July 16. Major-General Dix, preparatory to assuming command of the Eastern Department, relinquished the command of the Department of Virginia, to Major-General J. G. Foster.--General Heckman returned to his quarters at Morehead City, N. C., having been absent four days on a reconnaissance toward Swansboro. The objects of the expedition were fully accomplished without casualty.--Jackson, Miss., was evacuated by the rebels.--(Doc. 98.) The steamboat Imperial arrived at New Orleans, La., from St. Louis, Mo., the first boat, between the cities for more than two years.--the rebels made an attack on General Terry's brigade on James Island, S. C., but were repulsed. The monitors and mortar-boats kept up an al. most constant fire upon Fort Wagner all day, but most of them withdrew at night. A force of National troops visited the salt works, near St. Mark's, Florida, and succeeded in destroying them completely, besides carrying off fifteen slaves.--the rebel forces under Gen
ced this morning at daybreak, by the siege-batteries, and the naval shore battery. under General Gillmore, assisted by the Ironsides and the entire monitor fleet, led by Admiral Dahlgren. Fort Gregg, the innermost battery of the rebels on Morris Island, and Fort Wagner, were silenced. A shot from the latter fort struck the monitor Catskill, and, forcing off a portion of the interior lining of the ship, instantly killed Commander Rodgers and Paymaster Woodbury.--(See Supplement.) Major-General Dix, from his headquarters at New York, issued an address to the citizens of that place, in view of the enforcement of the draft, about to take place, imploring them to preserve order. Robert Toombs, of Georgia, addressed the following letter to Dr. A. Bees of Americus, in the same State: my dear Sir: Your letter of the fifteenth instant, asking my authority to contradict the report that I am in favor of reconstruction, was received this evening. I can conceive of no extremity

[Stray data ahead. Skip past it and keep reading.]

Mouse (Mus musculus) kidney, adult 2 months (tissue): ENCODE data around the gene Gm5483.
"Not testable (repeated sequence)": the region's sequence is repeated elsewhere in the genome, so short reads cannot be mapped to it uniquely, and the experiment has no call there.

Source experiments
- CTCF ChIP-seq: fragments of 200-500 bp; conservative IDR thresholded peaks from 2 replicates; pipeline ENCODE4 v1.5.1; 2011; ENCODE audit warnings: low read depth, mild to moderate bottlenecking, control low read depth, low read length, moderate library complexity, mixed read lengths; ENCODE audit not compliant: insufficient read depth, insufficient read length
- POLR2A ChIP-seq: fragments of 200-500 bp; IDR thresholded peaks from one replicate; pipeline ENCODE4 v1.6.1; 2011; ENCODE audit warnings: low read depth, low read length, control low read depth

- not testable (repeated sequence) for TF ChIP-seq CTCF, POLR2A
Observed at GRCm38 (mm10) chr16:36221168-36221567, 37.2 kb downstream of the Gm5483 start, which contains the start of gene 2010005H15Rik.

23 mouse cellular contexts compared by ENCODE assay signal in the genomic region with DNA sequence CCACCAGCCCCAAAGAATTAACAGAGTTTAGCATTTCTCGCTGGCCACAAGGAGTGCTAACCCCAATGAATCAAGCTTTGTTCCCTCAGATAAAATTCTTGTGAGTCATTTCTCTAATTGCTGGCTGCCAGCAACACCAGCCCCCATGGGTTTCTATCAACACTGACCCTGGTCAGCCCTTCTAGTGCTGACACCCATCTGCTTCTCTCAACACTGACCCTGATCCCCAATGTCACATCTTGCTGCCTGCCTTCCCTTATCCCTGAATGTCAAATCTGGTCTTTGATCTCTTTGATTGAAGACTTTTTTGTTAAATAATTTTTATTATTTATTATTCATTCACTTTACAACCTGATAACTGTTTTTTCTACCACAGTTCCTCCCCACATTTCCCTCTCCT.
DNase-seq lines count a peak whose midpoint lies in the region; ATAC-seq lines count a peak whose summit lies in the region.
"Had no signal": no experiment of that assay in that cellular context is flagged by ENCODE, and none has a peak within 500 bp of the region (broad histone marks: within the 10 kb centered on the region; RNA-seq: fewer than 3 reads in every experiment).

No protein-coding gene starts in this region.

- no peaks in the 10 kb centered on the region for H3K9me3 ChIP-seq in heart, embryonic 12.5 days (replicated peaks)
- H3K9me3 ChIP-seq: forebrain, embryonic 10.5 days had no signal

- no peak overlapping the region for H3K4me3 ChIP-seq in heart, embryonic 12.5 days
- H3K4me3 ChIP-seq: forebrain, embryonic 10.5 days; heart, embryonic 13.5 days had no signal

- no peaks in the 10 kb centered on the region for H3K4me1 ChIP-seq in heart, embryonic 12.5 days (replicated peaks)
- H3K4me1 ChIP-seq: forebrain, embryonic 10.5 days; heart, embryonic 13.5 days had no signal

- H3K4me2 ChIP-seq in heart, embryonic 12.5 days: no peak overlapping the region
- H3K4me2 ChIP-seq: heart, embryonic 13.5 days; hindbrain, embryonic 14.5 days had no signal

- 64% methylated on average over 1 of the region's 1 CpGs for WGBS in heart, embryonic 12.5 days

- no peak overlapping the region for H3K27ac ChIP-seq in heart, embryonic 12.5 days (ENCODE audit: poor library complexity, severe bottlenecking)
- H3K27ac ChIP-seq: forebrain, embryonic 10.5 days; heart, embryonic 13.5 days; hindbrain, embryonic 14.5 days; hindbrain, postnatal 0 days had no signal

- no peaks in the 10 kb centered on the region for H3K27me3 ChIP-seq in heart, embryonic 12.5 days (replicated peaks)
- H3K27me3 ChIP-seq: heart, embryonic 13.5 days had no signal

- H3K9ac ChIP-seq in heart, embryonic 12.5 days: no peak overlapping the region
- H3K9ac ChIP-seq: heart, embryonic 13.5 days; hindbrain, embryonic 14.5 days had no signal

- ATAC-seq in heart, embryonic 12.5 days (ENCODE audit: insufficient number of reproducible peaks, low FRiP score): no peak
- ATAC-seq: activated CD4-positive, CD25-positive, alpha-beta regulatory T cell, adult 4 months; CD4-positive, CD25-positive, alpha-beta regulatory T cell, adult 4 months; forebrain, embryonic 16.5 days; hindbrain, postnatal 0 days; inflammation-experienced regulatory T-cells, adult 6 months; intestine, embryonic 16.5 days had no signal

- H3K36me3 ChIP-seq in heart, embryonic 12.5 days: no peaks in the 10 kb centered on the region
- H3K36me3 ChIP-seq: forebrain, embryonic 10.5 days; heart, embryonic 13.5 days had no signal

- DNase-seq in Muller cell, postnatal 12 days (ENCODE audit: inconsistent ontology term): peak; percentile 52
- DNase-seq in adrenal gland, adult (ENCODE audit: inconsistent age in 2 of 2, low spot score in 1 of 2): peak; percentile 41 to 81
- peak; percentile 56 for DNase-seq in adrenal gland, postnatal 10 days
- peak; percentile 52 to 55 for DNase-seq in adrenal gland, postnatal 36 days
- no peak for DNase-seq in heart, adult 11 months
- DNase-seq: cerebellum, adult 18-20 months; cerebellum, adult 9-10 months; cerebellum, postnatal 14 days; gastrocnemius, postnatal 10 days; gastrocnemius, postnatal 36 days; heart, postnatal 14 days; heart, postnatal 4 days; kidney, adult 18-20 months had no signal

ed to Yorktown, Va., from an expedition to Bottom's Bridge. The force engaged were parts of the First New York Mounted Rifles, Colonel Onderdonk, and of the Fifth Pennsylvania cavalry, Lieut.-Colonel Lewis. They left Williamsburgh on the twenty-sixth instant, and pushed through New Kent Court-House, directly to Bottom's Bridge. At the latter place, they found one regiment of infantry in rifle-pits, supported by a squadron of cavalry. A charge was immediately made, which carried the rifle-pits, and drove the enemy across the bridge, which they took up. The Union troops lost one killed, and one wounded. They captured five prisoners from the enemy, who left dead on the ground one officer, one sergeant, and two men, besides those they carried off. The bridge being rendered impassable, and the object of the expedition being entirely accomplished, the troops returned.--(Doc. 159.) Correspondence between Major-General Dix and Governor Seymour, relative to the draft, was made public.
party of rebel guerrillas, led by the notorious George Hinson. The guerrillas were secreted in bushes, from which they fired a volley, killing two of the soldiers, named John Pickerel and A. P. Wolfe, of company E. The guerrillas escaped after the firing. The soldiers sent a man to the fort for an ambulance, removed a short distance from the road, and hid in the bushes. The guerrillas soon returned, when the soldiers fired on them five rounds. Hinson was shot in the head. The rest fled. Major-General Dix issued general orders, thanking the troops quartered in the city of New York, during the difficulties consequent upon the draft, for their admirable discipline and soldierly deportment.--Colonel Trusten Polk, formerly United States Senator from Missouri, with his wife and daughter, was captured at Bolivar Landing, Arkansas, and delivered to General Buford, commanding at Helena. Colonel Polk was General Holmes's Judge-Advocate General, and was with the rebels at New Madrid.